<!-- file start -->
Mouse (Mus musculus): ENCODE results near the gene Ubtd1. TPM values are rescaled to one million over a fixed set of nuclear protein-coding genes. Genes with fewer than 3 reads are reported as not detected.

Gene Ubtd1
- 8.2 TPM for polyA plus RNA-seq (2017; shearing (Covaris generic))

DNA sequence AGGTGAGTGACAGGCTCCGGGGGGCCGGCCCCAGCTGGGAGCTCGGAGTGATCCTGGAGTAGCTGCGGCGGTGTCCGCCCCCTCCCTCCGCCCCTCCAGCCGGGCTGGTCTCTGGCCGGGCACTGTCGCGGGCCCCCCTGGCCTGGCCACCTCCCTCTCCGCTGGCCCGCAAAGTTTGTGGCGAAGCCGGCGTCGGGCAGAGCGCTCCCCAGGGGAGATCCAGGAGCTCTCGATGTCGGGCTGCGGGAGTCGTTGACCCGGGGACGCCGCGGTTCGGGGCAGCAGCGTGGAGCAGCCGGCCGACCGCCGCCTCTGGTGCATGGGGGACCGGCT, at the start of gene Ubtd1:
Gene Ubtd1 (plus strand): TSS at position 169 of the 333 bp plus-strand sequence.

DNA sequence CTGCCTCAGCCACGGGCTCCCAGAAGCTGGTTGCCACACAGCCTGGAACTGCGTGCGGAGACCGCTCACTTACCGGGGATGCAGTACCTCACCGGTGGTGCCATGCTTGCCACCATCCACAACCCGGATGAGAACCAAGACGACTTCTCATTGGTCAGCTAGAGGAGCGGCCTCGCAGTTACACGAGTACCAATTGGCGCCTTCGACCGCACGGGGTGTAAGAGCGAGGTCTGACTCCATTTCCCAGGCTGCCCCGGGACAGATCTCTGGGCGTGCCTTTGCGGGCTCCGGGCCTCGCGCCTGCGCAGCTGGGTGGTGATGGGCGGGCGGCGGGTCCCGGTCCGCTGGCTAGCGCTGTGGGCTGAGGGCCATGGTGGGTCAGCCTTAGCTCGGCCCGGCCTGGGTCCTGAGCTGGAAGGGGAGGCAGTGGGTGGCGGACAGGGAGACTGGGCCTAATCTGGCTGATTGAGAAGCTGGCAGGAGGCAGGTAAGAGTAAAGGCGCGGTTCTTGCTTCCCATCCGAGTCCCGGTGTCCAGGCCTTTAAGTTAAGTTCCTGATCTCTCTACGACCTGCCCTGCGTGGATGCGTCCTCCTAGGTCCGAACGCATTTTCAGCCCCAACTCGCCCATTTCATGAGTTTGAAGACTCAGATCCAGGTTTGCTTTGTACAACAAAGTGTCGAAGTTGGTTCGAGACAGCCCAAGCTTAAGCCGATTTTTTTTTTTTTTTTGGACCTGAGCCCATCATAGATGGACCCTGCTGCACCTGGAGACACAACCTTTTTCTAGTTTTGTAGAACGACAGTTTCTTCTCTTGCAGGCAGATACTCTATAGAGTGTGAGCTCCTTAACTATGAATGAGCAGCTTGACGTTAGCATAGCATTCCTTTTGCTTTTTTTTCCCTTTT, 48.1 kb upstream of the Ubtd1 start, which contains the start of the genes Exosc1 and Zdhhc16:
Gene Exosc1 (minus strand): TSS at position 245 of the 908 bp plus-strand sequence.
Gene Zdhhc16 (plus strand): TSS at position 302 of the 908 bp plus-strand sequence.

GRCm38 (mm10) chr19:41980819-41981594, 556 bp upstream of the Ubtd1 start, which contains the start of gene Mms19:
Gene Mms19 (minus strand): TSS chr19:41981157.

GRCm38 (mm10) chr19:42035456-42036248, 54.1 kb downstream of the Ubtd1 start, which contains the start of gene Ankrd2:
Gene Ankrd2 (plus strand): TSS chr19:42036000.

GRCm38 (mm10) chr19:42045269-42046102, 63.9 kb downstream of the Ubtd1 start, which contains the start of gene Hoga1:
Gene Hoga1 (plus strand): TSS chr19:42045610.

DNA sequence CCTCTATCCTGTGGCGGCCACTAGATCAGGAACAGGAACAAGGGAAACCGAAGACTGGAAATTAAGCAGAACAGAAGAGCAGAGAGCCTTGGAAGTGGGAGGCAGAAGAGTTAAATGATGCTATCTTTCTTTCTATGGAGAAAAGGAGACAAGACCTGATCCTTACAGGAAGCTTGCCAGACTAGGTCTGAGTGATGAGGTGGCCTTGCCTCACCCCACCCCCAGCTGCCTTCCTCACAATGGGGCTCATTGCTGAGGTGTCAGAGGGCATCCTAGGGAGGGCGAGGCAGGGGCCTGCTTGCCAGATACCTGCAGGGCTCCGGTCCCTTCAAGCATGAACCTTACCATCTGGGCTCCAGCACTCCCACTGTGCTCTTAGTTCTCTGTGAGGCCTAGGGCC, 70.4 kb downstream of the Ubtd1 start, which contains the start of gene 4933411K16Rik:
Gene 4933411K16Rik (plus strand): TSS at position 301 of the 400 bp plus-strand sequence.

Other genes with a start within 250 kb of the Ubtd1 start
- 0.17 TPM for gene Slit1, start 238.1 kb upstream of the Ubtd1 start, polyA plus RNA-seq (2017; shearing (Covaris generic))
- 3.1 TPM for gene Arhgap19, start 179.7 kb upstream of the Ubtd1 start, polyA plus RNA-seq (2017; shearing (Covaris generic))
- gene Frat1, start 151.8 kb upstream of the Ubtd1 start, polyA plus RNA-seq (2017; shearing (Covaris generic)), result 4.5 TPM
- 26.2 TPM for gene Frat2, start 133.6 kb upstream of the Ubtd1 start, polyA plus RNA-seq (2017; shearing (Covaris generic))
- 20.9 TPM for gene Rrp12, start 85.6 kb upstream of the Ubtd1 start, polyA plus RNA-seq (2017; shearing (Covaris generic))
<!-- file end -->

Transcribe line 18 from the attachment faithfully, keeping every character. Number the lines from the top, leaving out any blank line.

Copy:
- 0.17 TPM for gene Slit1, start 238.1 kb upstream of the Ubtd1 start, polyA plus RNA-seq (2017; shearing (Covaris generic))